Students of Yeshiva University and of Cadi Ayyad University visit a tree nursery at the Jewish cemet
Updated: Jul 10
By Youssef Mazdou
HAF Program Assistant
Students visit the nursery in Akrich
On January 13th, the High Atlas Foundation (HAF) organized a trip for Jewish Yeshiva University students from New York City and Muslim students from the Legal Clinic at the Faculty of Legal, Economic and Social Sciences at Cadi Ayyad University in Marrakech to visit a tree nursery at the Jewish cemetery in Akrich, in the commune of Tameslouht, in the Al Haouz province, in the Marrakech-Safi region. The event was part of a project for “Promoting Civil Society-University Engagement” funded by the National Endowment for Democracy in partnership with Cadi Ayyad University, the Faculty of Legal, Economic and Social Sciences in Marrakech and the Legal Clinic Association for Studies and Research.
After we arrived at the site together with the students from the Legal Clinic in Marrakech, we were received by the President of HAF, Yossef Ben-Meir, and the caretaker of the nursery, Abderrahim Beddah. They told us that the nursery is among the nurseries established by HAF in 2012, and is located inside a 700-year-old Jewish cemetery. The establishment of the nursery symbolizes the special relationship between the Jewish and Muslim communities of Akrich and all of Morocco. It represents the historical and long-standing unity of Jewish and Muslim Moroccans living together.
While awaiting the arrival of the Yeshiva University students, we looked at the nursery to learn more about the types of trees and seeds that are grown, especially carob, pomegranate and fig trees, and the natural conditions in which they have to grow to be ready for distribution in the different regions of Morocco. We also passed by several tombs with Hebrew inscriptions. Among them was the tomb of the revered Holy Rabbi Raphael HaCohen.
The Yeshiva University students were received in a familiar atmosphere of peace, love, and respect. They visited the nursery and when they prayed at the tomb of Rabbi Raphael HaCohen I felt Morocco´s heritage of respect and peaceful coexistence of people of different cultures and religions resurge.
We then gathered inside a hall next to the nursery where Jewish and Muslim students mixed and split into small groups. After a cup of tea and some sweets, the workshop on participatory planning started. We listened to speeches and ideas which explained the main points and the biggest challenges of participatory planning.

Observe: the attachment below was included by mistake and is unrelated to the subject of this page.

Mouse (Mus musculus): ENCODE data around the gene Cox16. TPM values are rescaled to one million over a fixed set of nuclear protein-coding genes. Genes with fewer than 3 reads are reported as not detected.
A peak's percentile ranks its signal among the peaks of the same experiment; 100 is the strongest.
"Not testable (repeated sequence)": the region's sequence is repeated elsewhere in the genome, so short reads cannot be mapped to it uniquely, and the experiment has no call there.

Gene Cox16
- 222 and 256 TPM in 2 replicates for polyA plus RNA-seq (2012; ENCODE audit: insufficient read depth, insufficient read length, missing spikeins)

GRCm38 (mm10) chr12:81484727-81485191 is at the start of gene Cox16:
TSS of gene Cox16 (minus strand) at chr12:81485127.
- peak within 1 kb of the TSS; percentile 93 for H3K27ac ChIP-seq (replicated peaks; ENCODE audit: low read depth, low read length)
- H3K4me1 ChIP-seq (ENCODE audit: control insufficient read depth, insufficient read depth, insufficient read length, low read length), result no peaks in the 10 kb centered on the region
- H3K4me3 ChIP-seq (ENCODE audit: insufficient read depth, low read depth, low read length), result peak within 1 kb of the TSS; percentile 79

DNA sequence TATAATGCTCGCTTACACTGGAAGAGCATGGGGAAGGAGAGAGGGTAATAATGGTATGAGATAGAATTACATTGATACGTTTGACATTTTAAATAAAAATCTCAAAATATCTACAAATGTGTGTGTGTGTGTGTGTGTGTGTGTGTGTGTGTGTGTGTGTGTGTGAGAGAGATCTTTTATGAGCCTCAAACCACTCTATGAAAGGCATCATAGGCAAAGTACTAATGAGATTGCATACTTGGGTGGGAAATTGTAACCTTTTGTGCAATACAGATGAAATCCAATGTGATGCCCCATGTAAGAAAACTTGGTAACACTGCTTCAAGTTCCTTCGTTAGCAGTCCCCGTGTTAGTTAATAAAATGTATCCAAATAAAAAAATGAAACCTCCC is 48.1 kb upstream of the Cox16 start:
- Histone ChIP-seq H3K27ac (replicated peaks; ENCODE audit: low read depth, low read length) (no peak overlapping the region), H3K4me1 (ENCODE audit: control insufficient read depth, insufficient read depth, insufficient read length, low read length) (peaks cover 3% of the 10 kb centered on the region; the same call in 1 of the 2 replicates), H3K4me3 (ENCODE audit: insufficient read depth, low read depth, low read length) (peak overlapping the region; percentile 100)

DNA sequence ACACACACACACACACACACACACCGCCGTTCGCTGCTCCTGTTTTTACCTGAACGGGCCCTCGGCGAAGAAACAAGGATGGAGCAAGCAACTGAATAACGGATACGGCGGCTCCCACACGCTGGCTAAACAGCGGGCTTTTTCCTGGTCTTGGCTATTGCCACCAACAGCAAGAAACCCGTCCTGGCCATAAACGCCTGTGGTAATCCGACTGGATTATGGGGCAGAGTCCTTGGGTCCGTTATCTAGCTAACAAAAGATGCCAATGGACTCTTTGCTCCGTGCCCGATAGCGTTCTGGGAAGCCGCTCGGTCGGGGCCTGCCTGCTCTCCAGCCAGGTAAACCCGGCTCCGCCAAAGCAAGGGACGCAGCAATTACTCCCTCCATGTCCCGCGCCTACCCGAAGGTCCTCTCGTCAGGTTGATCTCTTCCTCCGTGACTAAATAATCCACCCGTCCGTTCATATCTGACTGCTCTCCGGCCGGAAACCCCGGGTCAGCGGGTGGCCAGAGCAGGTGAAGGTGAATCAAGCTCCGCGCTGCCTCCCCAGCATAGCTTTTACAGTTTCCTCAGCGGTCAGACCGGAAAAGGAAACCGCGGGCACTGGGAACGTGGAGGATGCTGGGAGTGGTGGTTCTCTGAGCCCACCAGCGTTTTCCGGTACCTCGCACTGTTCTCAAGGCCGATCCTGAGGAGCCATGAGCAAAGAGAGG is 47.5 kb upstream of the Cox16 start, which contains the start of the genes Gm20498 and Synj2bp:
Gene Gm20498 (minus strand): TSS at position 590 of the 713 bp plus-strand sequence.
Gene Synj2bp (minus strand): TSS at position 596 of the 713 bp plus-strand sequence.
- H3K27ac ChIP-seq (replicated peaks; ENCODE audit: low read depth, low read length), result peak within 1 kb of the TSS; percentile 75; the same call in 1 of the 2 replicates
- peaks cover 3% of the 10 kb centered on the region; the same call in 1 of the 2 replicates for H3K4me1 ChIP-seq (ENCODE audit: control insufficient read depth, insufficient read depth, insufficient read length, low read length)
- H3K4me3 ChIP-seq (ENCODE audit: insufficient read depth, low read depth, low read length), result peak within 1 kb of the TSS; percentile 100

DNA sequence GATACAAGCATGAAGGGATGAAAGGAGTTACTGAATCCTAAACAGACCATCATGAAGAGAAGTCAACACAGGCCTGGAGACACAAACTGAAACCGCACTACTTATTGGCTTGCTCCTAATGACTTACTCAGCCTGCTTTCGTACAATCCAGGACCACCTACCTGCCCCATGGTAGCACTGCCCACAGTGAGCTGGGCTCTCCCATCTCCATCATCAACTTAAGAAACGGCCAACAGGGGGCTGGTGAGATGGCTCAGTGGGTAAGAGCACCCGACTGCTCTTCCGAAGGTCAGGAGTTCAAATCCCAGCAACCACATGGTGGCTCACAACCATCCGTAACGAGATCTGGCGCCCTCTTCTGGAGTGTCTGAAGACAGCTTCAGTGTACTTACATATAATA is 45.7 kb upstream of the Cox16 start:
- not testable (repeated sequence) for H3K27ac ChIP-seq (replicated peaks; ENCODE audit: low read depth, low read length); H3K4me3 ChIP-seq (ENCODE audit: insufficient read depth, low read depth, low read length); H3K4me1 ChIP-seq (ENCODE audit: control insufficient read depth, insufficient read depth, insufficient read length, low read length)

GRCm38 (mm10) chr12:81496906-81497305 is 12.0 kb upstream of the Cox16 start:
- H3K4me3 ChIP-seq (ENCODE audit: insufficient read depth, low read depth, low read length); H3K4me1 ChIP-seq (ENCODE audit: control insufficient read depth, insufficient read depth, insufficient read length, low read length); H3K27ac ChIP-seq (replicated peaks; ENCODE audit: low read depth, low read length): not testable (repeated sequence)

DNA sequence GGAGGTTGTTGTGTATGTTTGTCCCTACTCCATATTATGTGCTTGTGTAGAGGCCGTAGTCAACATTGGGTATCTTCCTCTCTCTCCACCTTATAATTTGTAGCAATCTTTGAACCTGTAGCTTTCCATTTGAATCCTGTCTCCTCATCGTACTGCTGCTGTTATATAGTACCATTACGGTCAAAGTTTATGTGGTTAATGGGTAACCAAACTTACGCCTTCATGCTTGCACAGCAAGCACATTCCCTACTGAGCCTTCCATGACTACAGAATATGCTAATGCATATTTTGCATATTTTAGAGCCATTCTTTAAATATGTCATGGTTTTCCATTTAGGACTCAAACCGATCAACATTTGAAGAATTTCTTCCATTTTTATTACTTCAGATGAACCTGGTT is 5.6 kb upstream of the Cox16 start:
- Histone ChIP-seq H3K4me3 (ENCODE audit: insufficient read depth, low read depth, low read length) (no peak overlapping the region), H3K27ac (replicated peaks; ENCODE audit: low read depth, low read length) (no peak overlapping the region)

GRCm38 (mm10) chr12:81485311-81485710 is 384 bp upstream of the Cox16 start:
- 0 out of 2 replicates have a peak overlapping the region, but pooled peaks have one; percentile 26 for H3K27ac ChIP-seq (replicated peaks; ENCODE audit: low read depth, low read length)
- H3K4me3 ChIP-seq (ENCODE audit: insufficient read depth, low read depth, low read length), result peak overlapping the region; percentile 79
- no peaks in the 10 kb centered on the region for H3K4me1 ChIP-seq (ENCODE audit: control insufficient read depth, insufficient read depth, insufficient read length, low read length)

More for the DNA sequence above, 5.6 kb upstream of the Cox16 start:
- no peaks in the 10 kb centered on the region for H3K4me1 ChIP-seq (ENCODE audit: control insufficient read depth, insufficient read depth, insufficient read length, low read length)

After that we started discussing different topics in our life such as religion, education or freedom in groups and discussed how important each factor was for us. It was interesting to see that although people had grown up on different continents and in different cultures, the priorities were very similar. Almost everyone ranked religion as the most important thing in life, followed by health and family. Realizing that everybody, in spite of the differences in religion and upbringing, found the same things to be important in their lives helped overcome any remaining reservations between the students.
The event closed with the students getting acquainted with the Akrich nursery and planting several trees together. The collective planting of trees was a fitting ending for the event as it symbolized the seeds of tolerance and respect which have been planted in the participants over the course of the event. The nursery and its trees will continue to contribute to developing Morocco and function as a monument to preserve and remember the history of peaceful coexistence and cultural harmony between the Jewish community that settled in the region more than 700 years ago and the local population. HAF also held a workshop to introduce the locals to its participatory approach methodology.
Unfortunately, we did not have enough time to visit a women’s cooperative in the village of Achbarou, near the cemetery. The activities carried out by this cooperative include making traditional carpets and weaving wool, as well as cultivating and preparing different types of medicinal and aromatic herbs. This cooperative was established after a series of HAF workshops with local participants regarding self-empowerment, development of personal capacities, and the growth of their cooperative.